My initial thoughts (and sorry I am just riffing off the top of my head while I write this) tell me that it is not easily accomplished without the use of switches. But I also lack the experience to know for sure.

    The second topic has evolved into secondary fusing on the power transformer. Which is also of immense importance to me at the moment as well.

    I am trying to **carefully** read and absord PDF64's initial post quoted above -
    my understanding is that it shouldnít be done for HT windings with a bias supply tap
    . Can anyone offer some clarity here? I currently have each leg wired to fusing (of which the value is yet to bve tested/determined with the help of YET another post :-) ) AND the bias tap does come from one leg. I am wondering if this is the referenced case in which one should NOT fuse the secondaries? Or is the reference to CT fusing only?

    And while we are at it, what is the TR AB763 reference? I know what an AB763 is (as in Fender circuit), but what's the TR and .... well, I don't know (in Ronald Reagan voice)

    Thank you for any additional explanations here.

    Thanks!!!!!!!!!!!!!!

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  9. #44
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    Quote Originally Posted by Gtr0 View Post
    ...Is there a way to wire this in a way that *if* a tube diode were to fail, the BY255s carry forward, with an albeit higher voltage? The transformer I had wound for me is 360-0-360 - and on ss rectifiers yields just over 500VDC and the 1st B+ node. And all B+ nodes are equipped to handle 1000V until we get to nodes 4 and 5 where they are able to handle 500VDC...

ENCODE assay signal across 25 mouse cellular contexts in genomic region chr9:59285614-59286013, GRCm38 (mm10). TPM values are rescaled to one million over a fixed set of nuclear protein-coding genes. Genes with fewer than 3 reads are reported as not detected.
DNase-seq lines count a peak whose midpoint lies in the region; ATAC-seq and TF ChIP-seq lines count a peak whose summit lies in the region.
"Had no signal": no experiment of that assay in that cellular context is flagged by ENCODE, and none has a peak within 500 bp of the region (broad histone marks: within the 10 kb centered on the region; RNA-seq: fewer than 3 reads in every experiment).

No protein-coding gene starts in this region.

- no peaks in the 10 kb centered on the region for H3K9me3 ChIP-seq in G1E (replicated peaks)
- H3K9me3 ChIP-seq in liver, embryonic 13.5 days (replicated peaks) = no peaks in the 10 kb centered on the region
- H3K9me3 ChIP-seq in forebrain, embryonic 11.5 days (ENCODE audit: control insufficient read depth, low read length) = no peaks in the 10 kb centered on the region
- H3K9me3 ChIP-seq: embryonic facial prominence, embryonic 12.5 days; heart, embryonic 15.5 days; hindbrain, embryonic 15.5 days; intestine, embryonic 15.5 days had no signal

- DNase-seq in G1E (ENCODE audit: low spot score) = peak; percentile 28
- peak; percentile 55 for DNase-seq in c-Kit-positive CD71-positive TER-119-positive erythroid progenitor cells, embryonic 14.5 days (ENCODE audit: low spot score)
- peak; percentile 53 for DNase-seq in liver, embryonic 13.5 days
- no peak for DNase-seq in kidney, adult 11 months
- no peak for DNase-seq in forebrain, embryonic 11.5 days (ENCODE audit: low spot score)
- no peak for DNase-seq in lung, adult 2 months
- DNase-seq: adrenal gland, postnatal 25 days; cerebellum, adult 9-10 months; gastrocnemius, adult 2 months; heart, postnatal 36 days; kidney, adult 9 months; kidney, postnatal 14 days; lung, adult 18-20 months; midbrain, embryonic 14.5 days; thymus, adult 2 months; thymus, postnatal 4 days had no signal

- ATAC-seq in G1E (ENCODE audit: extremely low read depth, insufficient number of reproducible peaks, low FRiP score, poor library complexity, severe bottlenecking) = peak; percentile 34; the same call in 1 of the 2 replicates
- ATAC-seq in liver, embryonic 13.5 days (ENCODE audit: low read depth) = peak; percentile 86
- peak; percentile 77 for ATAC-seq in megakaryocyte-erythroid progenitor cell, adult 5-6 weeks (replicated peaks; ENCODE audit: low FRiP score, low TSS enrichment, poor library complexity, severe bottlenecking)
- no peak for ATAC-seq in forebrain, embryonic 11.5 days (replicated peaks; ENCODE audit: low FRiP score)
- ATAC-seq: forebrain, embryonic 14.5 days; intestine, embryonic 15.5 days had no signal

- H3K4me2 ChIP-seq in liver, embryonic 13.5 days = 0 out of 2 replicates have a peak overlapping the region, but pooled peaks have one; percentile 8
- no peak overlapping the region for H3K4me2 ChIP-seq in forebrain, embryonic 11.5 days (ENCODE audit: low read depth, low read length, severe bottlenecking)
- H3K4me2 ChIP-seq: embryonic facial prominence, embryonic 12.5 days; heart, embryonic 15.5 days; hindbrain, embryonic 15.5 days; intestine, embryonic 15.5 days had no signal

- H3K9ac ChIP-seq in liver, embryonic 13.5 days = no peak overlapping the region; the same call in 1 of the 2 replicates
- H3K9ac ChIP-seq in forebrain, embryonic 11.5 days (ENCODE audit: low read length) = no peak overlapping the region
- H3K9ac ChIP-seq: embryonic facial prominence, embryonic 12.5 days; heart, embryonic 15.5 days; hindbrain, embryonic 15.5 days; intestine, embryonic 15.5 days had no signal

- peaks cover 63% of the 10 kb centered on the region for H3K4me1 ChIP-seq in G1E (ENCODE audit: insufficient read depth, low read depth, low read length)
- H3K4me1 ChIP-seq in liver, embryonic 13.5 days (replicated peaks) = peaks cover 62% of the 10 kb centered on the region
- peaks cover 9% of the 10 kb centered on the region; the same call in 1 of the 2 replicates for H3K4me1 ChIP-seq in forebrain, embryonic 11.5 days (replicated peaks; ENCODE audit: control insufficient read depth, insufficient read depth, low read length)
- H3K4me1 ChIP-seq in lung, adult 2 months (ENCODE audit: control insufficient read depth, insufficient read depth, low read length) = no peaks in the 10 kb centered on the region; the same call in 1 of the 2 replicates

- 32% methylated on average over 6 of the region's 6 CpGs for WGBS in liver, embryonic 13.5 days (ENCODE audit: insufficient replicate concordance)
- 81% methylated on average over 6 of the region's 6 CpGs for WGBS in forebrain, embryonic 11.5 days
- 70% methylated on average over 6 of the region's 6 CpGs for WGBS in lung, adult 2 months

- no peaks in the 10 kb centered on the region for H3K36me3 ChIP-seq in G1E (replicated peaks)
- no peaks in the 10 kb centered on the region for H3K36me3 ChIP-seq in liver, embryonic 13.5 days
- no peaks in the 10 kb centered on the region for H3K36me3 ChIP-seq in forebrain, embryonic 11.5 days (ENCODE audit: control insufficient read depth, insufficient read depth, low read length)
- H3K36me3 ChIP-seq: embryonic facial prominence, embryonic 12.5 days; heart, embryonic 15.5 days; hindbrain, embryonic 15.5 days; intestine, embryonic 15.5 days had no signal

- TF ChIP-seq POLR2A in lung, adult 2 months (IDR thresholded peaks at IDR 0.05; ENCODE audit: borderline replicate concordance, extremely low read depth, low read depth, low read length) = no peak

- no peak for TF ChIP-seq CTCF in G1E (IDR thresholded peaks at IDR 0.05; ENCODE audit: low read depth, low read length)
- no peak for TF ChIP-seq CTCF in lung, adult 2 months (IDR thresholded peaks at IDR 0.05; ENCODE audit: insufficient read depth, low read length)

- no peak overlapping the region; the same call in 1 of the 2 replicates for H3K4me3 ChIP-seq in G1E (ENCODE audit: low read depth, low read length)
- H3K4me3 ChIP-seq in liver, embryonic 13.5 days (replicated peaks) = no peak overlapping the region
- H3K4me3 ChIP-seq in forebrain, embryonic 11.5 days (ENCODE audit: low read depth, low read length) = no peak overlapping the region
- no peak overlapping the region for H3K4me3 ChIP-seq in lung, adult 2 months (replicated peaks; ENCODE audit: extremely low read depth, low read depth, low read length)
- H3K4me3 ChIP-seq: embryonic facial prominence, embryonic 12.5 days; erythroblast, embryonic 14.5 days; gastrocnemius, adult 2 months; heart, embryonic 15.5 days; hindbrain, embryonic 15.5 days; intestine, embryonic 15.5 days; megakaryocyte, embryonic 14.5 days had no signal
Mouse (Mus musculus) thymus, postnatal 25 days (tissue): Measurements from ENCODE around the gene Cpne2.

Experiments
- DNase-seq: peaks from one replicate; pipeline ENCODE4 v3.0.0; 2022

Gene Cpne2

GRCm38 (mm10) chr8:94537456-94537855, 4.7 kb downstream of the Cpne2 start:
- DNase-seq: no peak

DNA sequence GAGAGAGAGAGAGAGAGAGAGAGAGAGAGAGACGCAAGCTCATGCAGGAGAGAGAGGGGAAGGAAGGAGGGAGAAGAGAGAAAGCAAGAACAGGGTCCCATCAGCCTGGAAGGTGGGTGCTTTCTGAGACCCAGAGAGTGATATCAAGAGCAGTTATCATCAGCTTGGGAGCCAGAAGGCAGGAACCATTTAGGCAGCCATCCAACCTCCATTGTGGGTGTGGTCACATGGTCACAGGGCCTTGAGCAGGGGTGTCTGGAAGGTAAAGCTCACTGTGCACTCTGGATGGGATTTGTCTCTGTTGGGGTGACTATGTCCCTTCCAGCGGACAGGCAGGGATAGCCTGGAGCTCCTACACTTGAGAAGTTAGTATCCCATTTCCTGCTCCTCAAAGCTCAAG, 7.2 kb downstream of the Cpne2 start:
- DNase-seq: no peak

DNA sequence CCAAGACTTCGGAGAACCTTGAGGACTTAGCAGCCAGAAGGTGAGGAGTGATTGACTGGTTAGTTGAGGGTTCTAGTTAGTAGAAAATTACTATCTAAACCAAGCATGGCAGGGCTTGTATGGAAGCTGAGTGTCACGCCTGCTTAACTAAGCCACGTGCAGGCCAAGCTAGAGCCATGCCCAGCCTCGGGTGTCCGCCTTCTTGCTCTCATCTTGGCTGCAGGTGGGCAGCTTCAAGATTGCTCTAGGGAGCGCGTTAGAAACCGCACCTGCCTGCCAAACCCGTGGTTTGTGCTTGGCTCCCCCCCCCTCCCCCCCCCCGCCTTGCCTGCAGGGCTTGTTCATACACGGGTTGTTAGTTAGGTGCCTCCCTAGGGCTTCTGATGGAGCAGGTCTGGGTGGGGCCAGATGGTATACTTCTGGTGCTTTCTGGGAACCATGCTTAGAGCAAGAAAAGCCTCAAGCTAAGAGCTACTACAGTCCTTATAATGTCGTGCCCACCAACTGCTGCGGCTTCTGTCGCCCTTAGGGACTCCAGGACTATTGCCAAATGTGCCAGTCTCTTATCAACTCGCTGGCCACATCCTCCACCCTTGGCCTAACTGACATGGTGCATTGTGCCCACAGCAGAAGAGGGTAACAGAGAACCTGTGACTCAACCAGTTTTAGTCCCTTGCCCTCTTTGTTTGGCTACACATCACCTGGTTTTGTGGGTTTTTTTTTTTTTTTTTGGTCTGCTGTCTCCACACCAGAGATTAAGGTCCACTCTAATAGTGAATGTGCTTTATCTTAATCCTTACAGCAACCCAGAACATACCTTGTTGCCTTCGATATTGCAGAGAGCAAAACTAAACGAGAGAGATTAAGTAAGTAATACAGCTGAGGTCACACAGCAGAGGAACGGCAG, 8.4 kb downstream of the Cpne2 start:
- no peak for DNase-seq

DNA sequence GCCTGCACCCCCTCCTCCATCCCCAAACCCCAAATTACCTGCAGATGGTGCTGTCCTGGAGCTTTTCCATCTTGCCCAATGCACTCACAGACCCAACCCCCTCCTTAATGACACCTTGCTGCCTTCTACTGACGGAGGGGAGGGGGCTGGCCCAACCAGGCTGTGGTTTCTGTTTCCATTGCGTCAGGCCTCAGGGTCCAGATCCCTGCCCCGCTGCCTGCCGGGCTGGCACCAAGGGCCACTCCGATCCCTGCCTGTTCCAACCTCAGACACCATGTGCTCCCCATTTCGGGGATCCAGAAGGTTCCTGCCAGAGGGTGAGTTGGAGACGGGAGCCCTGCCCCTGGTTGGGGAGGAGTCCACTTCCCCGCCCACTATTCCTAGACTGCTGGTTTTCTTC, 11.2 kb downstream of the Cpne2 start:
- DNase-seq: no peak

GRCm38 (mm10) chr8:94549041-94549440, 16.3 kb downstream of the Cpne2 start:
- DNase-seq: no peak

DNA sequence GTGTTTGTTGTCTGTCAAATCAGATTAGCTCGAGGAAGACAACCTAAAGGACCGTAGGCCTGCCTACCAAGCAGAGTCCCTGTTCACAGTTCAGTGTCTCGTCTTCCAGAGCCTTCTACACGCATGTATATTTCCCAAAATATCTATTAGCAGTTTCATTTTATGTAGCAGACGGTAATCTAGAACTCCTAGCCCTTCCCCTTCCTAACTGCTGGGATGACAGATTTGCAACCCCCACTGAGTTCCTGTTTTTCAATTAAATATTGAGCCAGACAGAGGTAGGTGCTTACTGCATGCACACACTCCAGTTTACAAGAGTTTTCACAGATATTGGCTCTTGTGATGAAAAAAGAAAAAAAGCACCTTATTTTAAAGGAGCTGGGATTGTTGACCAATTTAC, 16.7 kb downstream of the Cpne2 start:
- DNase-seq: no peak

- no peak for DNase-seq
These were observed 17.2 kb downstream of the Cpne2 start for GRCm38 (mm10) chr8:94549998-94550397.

Silicon back up diodes in series with the plates of a tube rectifier are fine, no switching needed, the silicon diodes automatically 'take over' if the tube has any kind of short type of fault. They won't keep the amp working with every type of tube fault, eg if the rectifier tube's heater fails, an otherwise good tube can't conduct; as the tube diode is in series, no HT current can flow. Heater failures seem to be quite rare though.
    As you note, the only proviso is that the rest of the circuit must be able to accommodate the increased HT voltage; consider all conditions, including a combination of high mains and no load on the HT, eg at start up.
    So is your power transformer's (PT ) 360-0-360 winding voltage at no load, idle load, or full load?
    Fender have been using the silicon back up diode method, on some tube rectifier models at least https://el34world.com/charts/Schemat...57_reissue.pdf
    (The standby switch arrangement, between the high tension (HT) winding centre tap (CT) and 0V, on that model is bad though, not good for the the tube and unsuitable if there's a dedicated bias tap).

    Quote Originally Posted by Gtr0 View Post
    ...I currently have each leg wired to fusing (of which the value is yet to bve tested/determined with the help of YET another post :-) ) AND the bias tap does come from one leg. I am wondering if this is the referenced case in which one should NOT fuse the secondaries? Or is the reference to CT fusing only?
    Your arrangement of a bi phase winding with its CT directly connected to 0V, and a fuse between each winding end and the rectifier, is fine, Merlin approved. The cases I raised are different arrangements to that, sorry for any confusion inadvertently caused

    Quote Originally Posted by Gtr0 View Post
    ...what is the TR AB763 reference? I know what an AB763 is (as in Fender circuit), but what's the TR and .... well, I don't know (in Ronald Reagan voice)...
    TR is a fairly common foreshortening of 'Twin Reverb'; so DR may be similarly used for Deluxe Reverb. The system falls down for the models that share the same initial, eg Princeton and Pro.
    The AB763 is just a system for designating the version level and date of a drawing that Fender used; on its own, it doesn't mean anything, many Fender models share that designation, eg Twin Reverb (TR), Deluxe Reverb (DR); to specify an particular amp model, under that system, the model type AND its drawing designation must be used. So a Twin Reverb (TR) AB763 is different to a TR AA769 is different to a DR AB673.